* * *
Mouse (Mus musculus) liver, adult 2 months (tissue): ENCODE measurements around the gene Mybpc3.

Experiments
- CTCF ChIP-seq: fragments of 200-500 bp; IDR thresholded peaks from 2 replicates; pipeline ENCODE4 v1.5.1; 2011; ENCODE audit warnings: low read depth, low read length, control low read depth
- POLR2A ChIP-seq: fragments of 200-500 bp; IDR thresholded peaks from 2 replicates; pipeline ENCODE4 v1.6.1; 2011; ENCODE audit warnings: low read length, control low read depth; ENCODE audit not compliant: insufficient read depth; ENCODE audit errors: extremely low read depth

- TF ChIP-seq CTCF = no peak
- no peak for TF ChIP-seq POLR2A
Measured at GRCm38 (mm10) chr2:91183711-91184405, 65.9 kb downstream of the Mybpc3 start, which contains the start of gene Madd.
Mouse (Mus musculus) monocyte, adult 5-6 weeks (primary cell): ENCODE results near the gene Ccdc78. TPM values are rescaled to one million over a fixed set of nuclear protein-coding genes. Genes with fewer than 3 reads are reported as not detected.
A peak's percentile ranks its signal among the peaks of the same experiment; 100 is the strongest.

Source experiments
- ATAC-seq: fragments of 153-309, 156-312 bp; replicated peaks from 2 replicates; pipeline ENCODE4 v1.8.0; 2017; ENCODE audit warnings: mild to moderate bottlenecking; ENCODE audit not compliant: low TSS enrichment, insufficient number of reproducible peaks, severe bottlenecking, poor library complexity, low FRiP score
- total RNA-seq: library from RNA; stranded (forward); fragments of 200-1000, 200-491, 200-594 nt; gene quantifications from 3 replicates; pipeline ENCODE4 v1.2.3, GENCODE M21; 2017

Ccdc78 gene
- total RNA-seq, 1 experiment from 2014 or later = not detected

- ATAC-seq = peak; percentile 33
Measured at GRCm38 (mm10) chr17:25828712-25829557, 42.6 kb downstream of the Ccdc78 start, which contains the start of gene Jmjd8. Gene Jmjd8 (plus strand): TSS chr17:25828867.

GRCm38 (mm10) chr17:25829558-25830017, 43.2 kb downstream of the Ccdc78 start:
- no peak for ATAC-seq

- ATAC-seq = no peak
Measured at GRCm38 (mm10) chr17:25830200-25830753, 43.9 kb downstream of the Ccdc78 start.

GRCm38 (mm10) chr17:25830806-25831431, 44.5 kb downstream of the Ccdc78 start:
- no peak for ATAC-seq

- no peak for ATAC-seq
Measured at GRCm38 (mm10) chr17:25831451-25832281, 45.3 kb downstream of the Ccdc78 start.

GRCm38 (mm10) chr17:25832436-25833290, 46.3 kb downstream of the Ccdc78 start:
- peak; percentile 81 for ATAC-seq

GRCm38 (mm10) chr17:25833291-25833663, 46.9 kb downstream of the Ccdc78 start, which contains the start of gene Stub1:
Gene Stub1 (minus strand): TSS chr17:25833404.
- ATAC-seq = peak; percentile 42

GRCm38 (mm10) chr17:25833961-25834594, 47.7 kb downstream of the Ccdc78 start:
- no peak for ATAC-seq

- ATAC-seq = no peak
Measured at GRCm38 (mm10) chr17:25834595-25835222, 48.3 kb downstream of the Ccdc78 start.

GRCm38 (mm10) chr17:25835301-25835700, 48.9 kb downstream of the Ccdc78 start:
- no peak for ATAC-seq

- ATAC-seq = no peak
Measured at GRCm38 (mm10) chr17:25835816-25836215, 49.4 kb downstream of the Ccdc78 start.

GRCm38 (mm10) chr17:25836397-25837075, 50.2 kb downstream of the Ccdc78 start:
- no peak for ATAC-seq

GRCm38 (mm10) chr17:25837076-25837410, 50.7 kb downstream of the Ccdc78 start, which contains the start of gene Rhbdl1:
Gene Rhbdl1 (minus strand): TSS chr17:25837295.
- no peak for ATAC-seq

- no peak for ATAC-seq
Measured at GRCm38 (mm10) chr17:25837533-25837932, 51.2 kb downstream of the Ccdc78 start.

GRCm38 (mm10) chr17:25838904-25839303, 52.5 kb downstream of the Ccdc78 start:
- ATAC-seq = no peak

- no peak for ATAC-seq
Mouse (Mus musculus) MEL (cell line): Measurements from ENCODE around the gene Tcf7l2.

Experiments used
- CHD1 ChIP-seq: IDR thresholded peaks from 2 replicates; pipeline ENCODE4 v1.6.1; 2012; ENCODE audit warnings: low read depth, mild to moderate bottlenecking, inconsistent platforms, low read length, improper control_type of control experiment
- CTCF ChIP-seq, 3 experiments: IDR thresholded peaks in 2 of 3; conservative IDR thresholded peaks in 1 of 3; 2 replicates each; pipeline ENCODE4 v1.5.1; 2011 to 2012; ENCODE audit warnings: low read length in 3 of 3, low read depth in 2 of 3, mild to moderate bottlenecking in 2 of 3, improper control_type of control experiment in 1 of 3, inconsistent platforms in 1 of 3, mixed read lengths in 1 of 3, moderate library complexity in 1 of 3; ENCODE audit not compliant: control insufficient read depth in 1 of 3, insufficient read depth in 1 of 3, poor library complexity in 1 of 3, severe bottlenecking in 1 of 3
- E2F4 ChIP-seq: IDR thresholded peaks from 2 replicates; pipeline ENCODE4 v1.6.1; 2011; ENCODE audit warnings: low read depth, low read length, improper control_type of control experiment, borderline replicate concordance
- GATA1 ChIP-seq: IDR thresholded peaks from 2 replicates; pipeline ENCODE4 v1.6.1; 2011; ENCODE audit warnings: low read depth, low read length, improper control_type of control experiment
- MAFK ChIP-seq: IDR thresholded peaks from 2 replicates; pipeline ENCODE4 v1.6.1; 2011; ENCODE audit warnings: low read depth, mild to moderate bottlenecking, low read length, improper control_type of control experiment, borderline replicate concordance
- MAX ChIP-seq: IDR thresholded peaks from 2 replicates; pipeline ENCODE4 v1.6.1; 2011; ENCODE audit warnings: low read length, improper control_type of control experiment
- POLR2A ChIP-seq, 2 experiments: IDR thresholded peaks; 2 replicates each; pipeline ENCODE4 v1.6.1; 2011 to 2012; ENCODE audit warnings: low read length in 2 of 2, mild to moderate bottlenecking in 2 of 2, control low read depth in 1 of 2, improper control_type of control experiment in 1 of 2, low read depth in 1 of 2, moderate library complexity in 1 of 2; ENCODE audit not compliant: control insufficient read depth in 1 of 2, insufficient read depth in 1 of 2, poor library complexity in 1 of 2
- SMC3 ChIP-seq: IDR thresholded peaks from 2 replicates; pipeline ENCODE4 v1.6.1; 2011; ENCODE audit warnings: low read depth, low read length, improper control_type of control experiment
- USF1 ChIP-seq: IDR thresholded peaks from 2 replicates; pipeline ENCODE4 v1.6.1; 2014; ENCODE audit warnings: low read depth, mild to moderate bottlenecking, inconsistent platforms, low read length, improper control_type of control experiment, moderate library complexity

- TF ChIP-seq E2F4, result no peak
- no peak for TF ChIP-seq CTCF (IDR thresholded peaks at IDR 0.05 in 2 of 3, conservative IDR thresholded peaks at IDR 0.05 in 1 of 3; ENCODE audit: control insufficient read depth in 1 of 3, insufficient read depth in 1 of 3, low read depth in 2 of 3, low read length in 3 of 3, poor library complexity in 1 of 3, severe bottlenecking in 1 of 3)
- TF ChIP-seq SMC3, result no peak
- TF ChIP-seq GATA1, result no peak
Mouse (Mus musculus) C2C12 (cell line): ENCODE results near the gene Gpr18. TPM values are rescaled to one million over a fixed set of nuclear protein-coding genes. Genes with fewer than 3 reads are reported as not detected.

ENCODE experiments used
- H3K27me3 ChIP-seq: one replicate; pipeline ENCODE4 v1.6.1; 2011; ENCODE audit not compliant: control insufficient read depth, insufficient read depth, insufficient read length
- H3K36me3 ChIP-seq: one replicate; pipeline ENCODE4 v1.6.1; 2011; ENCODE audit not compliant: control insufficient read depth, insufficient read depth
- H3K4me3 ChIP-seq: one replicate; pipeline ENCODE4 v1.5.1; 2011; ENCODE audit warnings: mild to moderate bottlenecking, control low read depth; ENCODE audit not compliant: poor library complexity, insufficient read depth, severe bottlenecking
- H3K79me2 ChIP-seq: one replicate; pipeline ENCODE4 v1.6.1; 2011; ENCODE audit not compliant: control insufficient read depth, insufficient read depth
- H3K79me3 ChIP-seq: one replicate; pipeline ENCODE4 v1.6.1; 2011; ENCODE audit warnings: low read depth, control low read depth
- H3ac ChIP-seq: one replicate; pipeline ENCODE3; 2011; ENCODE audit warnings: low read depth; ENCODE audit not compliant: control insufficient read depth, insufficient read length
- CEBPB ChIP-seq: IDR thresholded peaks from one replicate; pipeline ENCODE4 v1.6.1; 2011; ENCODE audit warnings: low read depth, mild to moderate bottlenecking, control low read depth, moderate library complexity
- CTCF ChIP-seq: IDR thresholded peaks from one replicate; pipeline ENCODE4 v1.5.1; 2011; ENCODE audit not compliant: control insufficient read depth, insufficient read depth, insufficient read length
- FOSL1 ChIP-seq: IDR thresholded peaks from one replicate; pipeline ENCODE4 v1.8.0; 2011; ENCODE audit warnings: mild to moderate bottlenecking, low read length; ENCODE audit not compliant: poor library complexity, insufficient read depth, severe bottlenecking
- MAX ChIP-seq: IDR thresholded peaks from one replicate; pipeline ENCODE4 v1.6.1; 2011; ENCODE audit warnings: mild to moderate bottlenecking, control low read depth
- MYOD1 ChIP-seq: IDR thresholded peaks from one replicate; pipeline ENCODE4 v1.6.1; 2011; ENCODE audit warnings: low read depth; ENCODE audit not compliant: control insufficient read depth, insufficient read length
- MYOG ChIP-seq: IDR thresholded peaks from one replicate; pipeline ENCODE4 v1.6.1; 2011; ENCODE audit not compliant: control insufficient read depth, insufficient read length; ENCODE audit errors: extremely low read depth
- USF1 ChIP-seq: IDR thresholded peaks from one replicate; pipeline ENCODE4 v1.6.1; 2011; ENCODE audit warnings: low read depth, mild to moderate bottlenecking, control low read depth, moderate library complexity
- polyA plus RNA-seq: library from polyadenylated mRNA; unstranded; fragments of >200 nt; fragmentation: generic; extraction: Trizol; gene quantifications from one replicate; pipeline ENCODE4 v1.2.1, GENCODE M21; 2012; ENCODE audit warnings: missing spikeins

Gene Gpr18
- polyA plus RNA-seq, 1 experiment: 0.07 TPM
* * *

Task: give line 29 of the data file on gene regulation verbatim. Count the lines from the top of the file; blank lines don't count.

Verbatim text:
- ATAC-seq = peak; percentile 42